Drug-loaded nanoparticles (NPs) have emerged as a powerful tool to reduce drug toxicity after systemic administration  and provide controlled and sustained release, targeting and functionalization . In the case of solid tumours, NP-based drug delivery also benefits from the enhanced permeability and retention (EPR) effect whereby NPs are retained in the tumour mass due to its leaky neovasculature and reduced lymphatic drainage [7–8]. Poly(alkyl cyanoacrylate) (PACA) NPs have been shown to be promising drug carriers due to ease of synthesis and functionalization, as well as biodegradability [9–11]. These properties have recently allowed them to reach a Phase III clinical trial (ReLive study, ClinicalTrials.gov Identifier: NCT01655693) . In the case of brain diseases, however, NP transport across the BBB is complicated even more than it is with small molecular drugs. Paracellular transport across an intact BBB is virtually impossible , and NP size is far above the passive transcellular transport threshold. Biofunctionalization of NPs with moieties conferring BBB transport properties, as well as the use of EPR in solid brain tumours do offer benefits, but the efficiency of the former approach is highly dependent on the carrier and the transport moiety, and the use of EPR has so far produced only a modest increase in drug accumulation .
Focused ultrasound (FUS) in combination with microbubbles (MBs) that are normally used in diagnostic ultrasonography has been shown to open the BBB safely and reversibly [15–17]. It has been employed to transport NPs across the BBB in several studies [18–21]. The use of MBs in combination with FUS to open the BBB was first demonstrated by Hynynen et al. in 2001  and is based on the volumetric oscillation of MBs in the proximity of blood vessels in the ultrasound (US) focus, causing a mechanical stress on the vessel wall and leading to enhanced extravasation. The use of MBs considerably reduced the acoustic power required for cavitation-dependent opening of the BBB by FUS alone, thereby enabling safe application of transcranial US. Our group has previously demonstrated FUS-mediated BBB opening in healthy rats using a platform consisting of poly(butyl cyanoacrylate) (PBCA) NP-stabilized gas-filled MBs . The aim of the previous study was to demonstrate that FUS and the NP-stabilized MBs successfully opened the BBB safely and delivered NPs into the brain tissue. It was also noted that the fluorescent dye was released from the NPs within an hour after US treatment, as PBCA degraded rather quickly . In the present work we used poly(2-ethyl-butyl cyanoacrylate) (PEBCA) NPs to stabilize the MBs, which are degraded more slowly than PBCA (unpublished results) and have a longer circulation time than PBCA NPs, 136 min [24–26]. The MBs stabilized by PBCA or PEBCA NPs have a circulation time similar to commercial MBs. Using US imaging, PEBCA NP-stabilized MBs were detected in a subcutaneous tumour for approximately 4–5 min .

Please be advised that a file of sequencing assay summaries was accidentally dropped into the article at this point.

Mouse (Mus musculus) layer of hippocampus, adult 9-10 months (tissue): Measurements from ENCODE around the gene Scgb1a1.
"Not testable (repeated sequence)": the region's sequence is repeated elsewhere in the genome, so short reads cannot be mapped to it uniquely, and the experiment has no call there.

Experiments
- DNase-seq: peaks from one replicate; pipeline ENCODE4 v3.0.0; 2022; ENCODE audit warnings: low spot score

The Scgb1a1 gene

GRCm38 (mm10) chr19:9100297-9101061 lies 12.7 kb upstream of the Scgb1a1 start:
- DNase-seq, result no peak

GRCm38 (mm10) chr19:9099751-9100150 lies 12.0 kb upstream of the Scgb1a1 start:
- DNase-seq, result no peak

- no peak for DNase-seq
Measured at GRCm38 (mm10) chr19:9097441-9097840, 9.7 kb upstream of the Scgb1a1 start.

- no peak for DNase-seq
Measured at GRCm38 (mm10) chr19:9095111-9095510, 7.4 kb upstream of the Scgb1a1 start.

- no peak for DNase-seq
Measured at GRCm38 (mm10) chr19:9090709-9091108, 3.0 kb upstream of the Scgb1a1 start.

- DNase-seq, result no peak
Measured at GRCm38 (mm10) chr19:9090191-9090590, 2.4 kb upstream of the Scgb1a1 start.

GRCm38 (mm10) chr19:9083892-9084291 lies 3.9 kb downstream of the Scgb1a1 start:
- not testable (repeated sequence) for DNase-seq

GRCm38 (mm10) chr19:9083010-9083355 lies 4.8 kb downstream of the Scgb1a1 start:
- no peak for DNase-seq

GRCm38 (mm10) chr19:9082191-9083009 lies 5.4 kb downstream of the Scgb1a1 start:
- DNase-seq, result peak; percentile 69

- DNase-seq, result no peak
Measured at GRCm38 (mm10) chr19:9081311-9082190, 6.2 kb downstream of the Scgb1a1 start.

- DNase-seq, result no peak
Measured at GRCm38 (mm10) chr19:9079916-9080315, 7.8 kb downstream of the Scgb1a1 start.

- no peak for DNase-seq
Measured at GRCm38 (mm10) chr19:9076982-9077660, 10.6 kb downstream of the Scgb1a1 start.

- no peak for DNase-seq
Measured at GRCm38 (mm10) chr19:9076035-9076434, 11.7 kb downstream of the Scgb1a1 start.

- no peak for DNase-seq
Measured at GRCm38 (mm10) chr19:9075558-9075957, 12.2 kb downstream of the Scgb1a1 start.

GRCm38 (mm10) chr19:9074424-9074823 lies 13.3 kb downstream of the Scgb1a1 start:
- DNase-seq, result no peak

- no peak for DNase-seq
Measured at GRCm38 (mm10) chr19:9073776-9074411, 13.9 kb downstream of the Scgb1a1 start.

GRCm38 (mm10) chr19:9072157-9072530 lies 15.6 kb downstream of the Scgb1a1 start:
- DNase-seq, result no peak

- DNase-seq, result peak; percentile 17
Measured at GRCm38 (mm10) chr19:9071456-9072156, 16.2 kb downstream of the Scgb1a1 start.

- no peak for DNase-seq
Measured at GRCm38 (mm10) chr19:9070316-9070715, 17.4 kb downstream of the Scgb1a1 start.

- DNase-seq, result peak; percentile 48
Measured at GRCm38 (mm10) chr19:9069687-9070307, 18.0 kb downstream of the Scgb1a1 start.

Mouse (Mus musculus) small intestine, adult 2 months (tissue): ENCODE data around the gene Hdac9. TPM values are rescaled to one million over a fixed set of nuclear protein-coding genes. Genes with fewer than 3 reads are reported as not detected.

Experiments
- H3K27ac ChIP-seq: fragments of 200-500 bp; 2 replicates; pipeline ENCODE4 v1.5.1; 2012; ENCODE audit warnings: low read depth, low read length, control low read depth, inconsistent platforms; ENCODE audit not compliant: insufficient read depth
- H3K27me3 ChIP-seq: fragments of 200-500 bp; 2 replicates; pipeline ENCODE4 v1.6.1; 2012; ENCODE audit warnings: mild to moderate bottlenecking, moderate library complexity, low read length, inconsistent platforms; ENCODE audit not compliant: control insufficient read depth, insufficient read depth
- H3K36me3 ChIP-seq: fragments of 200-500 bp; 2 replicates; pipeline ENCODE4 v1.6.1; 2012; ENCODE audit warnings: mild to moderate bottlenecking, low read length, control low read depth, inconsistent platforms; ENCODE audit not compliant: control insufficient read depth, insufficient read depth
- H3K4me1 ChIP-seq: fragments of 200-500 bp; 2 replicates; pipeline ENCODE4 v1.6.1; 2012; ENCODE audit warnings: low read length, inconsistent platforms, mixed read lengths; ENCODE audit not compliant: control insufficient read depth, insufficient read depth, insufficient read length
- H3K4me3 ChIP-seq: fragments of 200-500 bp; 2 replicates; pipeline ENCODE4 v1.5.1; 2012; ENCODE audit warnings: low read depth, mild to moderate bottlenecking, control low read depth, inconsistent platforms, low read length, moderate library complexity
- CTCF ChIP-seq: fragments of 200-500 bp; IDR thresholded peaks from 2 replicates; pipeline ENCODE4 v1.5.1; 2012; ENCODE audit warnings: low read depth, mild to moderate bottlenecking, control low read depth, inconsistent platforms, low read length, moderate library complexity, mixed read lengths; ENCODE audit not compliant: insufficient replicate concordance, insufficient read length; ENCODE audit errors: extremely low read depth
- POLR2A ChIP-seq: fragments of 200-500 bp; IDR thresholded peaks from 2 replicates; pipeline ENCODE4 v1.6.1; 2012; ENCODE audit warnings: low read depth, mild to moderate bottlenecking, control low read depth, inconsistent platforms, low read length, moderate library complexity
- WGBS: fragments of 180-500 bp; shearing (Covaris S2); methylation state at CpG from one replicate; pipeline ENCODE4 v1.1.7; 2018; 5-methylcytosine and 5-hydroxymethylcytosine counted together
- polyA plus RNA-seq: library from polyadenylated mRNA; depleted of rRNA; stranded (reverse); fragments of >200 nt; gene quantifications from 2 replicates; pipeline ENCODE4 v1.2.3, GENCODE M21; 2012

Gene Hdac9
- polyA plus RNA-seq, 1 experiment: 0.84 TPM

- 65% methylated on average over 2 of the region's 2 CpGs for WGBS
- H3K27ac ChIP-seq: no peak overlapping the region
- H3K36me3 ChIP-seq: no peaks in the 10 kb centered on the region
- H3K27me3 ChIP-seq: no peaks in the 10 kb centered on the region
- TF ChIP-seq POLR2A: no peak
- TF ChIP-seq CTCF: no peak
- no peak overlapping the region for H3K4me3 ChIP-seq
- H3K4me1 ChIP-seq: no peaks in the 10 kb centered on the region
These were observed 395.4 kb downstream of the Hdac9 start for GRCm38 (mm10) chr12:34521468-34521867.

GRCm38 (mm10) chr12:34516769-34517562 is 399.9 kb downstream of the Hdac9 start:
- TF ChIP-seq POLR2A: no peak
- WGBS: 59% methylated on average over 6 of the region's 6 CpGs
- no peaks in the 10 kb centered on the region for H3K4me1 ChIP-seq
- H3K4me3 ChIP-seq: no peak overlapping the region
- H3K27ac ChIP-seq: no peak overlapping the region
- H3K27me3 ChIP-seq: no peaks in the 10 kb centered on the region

A requirement for drug-loaded NPs to have a therapeutic effect on diseases in the brain, is that the drug reaches the diseased area, which is not a trivial task for NPs due to their size . Thus in the present work, the transport of NPs into the brain parenchyma was quantified with respect to the extent of BBB opening. Furthermore, part of the brain was also exposed to acoustic radiation force (ARF) produced by high frequency, high intensity and highly focused US. ARF causes a transfer of momentum from the US wave to the propagation medium and can potentially increase the displacement of NPs in the ECM. ARF has primarily been used to improve targeting of MBs [28–29] or for improved drug delivery using drug-loaded or drug-decorated MBs [30–31]. Compared to NPs, MBs are large and highly compressible, and they therefore experience a much larger effect caused by ARF. In a limited number of studies, ARF has been used for drug delivery with liquid NPs [32–33].
Since P-gp is a key component of the BBB, restricting the passage of many small and lipophilic molecules, including drugs, by pumping them back into the bloodstream , it is also important to assess how FUS treatment affects P-gp in the brain. Recent studies have found that FUS induces down-regulation of P-gp in vivo after 24 hours  and after 1 hour . At this time point, FUS-mediated P-gp down-regulation may involve delayed onset mechanisms, and it may also be informative to study the immediate effect of FUS on P-gp expression.